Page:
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even to Quixotisms and oddities of extreme youth at the time of his kindness--give such a warm back- entering the University would seem ground to his philosophy as a sign that his great powers had other great thinker within our re- been early developed, and it is collection can equal. A man who is apparent that his vivacious temready, at an age when men are sup- perament, and the ferment of uniposed to consider their own com- versal rebellion against recognised fort, to sacrifice himself in one of views and modes of thought so the least comfortable of missions, common to young men of genius, a man moved in later years to pause soon drove him into utterance. in bis philosophy in order to promul- His first publications were upon gate tar-water-grand specific for all mathematical subjects, and one of the physical ills of humanity-one them, at least, was written before who feared neither poverty nor ne- he was twenty. At twenty-three glect nor derision for what seemed he was admitted Fellow of his Col. to him at the moment the best he lege, and two years after published could do for his fellow-créatures, his Theory of Vision,' a work is such a man as is rarely met with which we cannot here discuss, but in the sphere of philosophy. No which Mr. Lewes tells us, in his mental system has called forth 'History of Philosophy,' made “ an such contemptuous criticism, rude epoch in science.” 'Up to this molaughter, and foolish condemnation ment no light except the feeblest -none has been denounced as so twinkle of history falls upon the visionary and unreal; yet Berkeley young man. How he lived, or is the one philosopher of modern what were his surroundings, are times who brings the race within matters entirely invisible to us. the warmest circle of human sym- “He was much addicted to readpathies, and casts a certain interesting " the "airy visions of romances," and glow of light from his own na- his biographer tells us, not without ture upon metaphysics themselves. an insinuation that these studies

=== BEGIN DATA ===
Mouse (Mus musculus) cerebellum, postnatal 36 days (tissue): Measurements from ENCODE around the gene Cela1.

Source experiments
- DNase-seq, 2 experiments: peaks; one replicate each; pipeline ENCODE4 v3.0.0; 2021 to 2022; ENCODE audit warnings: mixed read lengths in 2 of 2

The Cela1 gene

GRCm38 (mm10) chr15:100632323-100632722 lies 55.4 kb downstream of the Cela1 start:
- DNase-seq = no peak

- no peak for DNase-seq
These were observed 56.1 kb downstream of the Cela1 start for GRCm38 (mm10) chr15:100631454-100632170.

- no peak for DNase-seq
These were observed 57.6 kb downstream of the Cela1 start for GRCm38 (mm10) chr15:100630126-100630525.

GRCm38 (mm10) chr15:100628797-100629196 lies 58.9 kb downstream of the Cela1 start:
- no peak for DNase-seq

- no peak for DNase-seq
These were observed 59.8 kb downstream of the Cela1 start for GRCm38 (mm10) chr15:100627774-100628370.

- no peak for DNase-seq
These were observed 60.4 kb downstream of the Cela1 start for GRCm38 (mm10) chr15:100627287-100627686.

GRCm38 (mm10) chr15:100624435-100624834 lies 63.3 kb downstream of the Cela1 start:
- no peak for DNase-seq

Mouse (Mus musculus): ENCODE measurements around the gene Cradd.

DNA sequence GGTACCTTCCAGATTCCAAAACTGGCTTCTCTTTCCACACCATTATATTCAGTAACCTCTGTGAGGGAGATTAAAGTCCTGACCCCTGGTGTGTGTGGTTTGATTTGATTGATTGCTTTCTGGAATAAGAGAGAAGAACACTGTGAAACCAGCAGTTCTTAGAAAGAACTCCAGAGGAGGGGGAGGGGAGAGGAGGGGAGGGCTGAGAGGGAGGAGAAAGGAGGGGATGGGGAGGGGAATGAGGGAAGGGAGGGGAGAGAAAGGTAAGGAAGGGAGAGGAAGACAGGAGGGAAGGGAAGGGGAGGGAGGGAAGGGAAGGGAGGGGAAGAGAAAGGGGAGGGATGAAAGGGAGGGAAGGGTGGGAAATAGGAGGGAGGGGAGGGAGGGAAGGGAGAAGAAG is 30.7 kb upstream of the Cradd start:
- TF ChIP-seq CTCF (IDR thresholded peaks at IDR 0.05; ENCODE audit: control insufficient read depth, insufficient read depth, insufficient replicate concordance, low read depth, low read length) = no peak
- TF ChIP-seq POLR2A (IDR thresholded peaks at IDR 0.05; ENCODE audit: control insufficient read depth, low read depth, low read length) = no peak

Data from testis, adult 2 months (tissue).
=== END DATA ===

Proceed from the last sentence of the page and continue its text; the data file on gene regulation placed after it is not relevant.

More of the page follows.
He was born in the county of helped " to give birth to his disKilkenny, in March 1684, of one belief of the existence of matter." of those families of English colon- The connection is one which we ists who have so curiously affected fear it would be difficult to trace, the history and character of Ire- though the suggestion is delicious. land. He himself was of the second The romances with which Berkeley generation after the immigration of amused his eager and manifold inthe household, and presents him, telligence must have been those self to us with so many of the best splendid fictions of the school of features of the traditional Irishman the Grand Cyrus,' which little that it is difficult to refrain from Lady Mary Pierrepoint a few years identifying him with that busy, before was reading in her nureloquent, restless Celtic .genius sery. But the young philosopher, which common opinion has given it is evident, did not confine himto the country of his birth. There self to fiction. Diegust at the are no details but the driest of his books' of metaphysics then receivyouth. He was educated, in the ed in the University, and that first place, at, Kilkenny School, inquisitive attention to the operthen faught by a Dr. Hinton, and ations of the mind which about at fifteen was admitted a pensioner this time was excited by the writof Trinity College, Dublin.' Wealth ings of Mr. Locke and Father there seems to have been none to Malebranche," concurred with his make his family conspicuous; and novel-reading to incline him totheir descent from the Berkeleys wards a new system of thought. of Stratton was apparently illegiti- And it is evident that there were mate, and did not count. His in Berkeley other elements at work, differing from the ordinary motives and looks like a kind of natural of the philosopher. Though there is punishment for this beautiful and no want of candour in his reasoning, touching disingenuousness, that nor any disingenuous attempt at Berkeley's idealism holds the place the probation of any system dis- of a stepping-stone to the unmititinct from that of metaphysics, gated scepticism of Hume. The there is a foregone conclusion es- strain was too great for the comsentially unphilosophical in his mon mind, and produced a reaction; mind from the outset. It is “in and the assumption by the idealist opposition to sceptics and athe- of all power and perception to the ists"—it is “to promote" not only intellect alone, provoked an exami"useful knowledge," but "re- nation of that intellect on the part ligion,” that he gives forth his of the sceptic such as nothing philosophy to the world. This human can bear. But, we repeat, motive gives warmth and force to there is no disingenuousness in his words, and heightens every Berkeley's reasonings. They are energy of thought within him ; but even pronounced to be (philosophiit is not the passionless search for cally) irrefutable—a fact which is truth, whatsoever that truth might no demonstration whatever, either happen to be, which is the ideal of their truth or of the cessation of temper of philosophy. One can other attempts equally irrefutable imagive the young man's nature (philosophically) to prove them at rising into a glow of pious enthu- once futile and foolish. So charmsiasm-high indignation with the ing is divine philosophy! frivolous doubting world around But the impression we derive of him-a passion of lofty eagerness Berkeley as a man, in the first outto change the spirit and atmo- burst of his powers, is by just so sphere which fills his country and much the more attractive and lovable debases his age. Under all the as this secret meaning within him measured composure of his demon- is unphilosophical. Such an ardent, strations, this light of meaning impassioned, generous young soul, glows subdued, like the sunshine as those which, some forty years ago, through the golden-tinted marble facing the infidel world with all the which serves for windows, as many fervour of youthful opposition made of our readers will remember, on beautiful by piety, began that peacethat Florentine hill where San ful revolution in France, which has, Miniato watches the dead. He is alas! developed into Ultramontanbetrayed not by any act or even ism, and many things less lofty and word, but by the intense still light lovely than Montalembert and Laof purpose and meaning in all bis cordaire'; such a young knight of speculations.